The Truth About Made-To-Fade Tattoos
Tattoos have become more common and more acceptable in today’s society, as more and more people are opting to get inked. Many claim that it has to do with celebrities and mainstream influencers flaunting ink on social media and putting it in the spotlight (via Byrdie). However, getting a tattoo is a serious commitment. Sometimes, people aren’t 100% sure about what they want to have tattooed on their body forever.
Due to this, some companies are pushing temporary tattoos, including ink you can customize (via Inkbox). The idea behind these kinds of products is that you can test out a tattoo before you commit to it forever. While the idea is pretty sweet, you’ll have to apply the ink yourself. That is until one tattoo studio in Brooklyn found a way to change the tattoo game forever by introducing professional tattoos that last only one year, the first of its kind (via Forbes).
How made-to-fade tattoos work
We know you’re wondering — how do professional tattoos last only a year? According to the studio’s website, the artists at Ephemeral Tattoo use FDA-approved “medical-grade, biodegradable solution” (via Ephemeral Tattoo). Essentially, this means that the ink used breaks down over time, naturally, disappearing from the body instead of staying on your skin forever. Think of how older tattoos sometimes tend to fade over time and require touch-ups. Made-to-fade tattoos are made of ink that eventually fades until “the particles become small enough to be removed by the body.”
The difference between the way Ephemeral works, in comparison to traditional studios, is that traditional ink “clumps together and is too large to be removed,” according to Josh Sakhai, Ephemeral co-founder (via Byrdie). Per Dazed Digital, this temporary solution is a game changer for the tattoo industry.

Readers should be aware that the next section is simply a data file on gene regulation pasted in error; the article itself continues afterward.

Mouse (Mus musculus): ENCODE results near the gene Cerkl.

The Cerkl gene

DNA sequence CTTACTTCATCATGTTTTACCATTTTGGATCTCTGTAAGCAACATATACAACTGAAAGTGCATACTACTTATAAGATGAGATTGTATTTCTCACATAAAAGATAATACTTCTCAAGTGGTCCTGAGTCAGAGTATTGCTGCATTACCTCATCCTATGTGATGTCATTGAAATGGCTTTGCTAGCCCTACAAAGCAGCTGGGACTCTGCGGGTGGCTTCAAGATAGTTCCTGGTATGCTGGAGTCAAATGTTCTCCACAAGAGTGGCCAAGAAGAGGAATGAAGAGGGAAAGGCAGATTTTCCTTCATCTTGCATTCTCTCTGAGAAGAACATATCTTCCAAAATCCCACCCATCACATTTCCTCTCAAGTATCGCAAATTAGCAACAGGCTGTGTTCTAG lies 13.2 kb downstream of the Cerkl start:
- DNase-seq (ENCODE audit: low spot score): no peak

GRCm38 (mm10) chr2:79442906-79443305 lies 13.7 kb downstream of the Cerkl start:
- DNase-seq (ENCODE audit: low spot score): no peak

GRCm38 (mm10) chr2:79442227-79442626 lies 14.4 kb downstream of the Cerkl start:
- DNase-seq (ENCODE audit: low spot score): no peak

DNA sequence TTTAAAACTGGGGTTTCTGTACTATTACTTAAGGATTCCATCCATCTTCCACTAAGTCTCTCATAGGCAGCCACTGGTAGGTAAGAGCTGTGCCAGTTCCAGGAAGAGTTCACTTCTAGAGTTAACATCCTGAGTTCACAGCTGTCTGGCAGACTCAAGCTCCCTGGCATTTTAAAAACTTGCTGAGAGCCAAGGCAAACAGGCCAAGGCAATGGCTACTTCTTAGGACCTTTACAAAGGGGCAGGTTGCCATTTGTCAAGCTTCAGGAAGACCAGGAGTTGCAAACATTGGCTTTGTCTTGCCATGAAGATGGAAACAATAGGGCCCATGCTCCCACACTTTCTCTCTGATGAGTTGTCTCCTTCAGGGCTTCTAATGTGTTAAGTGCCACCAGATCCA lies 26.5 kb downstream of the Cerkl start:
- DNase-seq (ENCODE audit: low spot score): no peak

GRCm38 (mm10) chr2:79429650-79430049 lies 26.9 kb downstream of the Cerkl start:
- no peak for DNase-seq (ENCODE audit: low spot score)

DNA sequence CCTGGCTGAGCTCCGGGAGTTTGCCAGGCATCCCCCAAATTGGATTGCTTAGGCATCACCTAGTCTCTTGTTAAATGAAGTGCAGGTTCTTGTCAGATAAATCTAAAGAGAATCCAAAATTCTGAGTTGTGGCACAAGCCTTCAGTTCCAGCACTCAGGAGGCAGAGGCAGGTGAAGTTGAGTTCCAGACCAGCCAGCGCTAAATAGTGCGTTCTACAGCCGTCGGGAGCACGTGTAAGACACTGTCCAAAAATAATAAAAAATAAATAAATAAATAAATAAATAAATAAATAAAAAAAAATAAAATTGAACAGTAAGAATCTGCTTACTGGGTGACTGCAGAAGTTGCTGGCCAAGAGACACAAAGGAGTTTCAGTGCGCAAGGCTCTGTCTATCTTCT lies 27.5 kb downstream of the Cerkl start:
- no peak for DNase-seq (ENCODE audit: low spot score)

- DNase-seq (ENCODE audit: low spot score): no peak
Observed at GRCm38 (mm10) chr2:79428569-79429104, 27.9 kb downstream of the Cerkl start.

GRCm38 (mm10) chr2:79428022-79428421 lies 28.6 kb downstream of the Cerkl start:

While the ink is different, the process is pretty much the same. Sakhai says that the ability of the body to break down the ink depends on where a client decides to get their tattoo. Additionally, the pain of getting the tattoo depends on placement, much like traditional tattoos (via Byrdie).
How to get a made-to-fade tattoo
If you’re interested in getting a made-to-fade tattoo because you’re not ready to commit long-term, or you want to test out a design before going for the real deal, here’s how it’s done. To show interest in booking with Ephemeral, you’ll first visit their website and leave a deposit, as they’re booked months in advance. A deposit reserves you a spot for when an appointment opens up (via Byrdie).
Much like traditional studios, Ephemeral Tattoos allows clients to create their own designs. You’ll speak with an artist and develop and design your ink, with the ability to make changes and modifications before you sit down in the chair.
Smaller tattoos at the studio range from $175-$225, while bigger pieces with shading range from $350-$450, which is a bit different than traditional studios that typically charge by the hour. Additionally, the studio has a “no-tip” policy. “Our artists shared that some of the main challenges of their jobs were financial instability and lack of community. When we heard these things, we decided to make investments in our artist’s experience,” Sakhai says (via Byrdie).
If you’re interested in trying out a made-to-fade tattoo, you can check out Ephemeral Tattoo.
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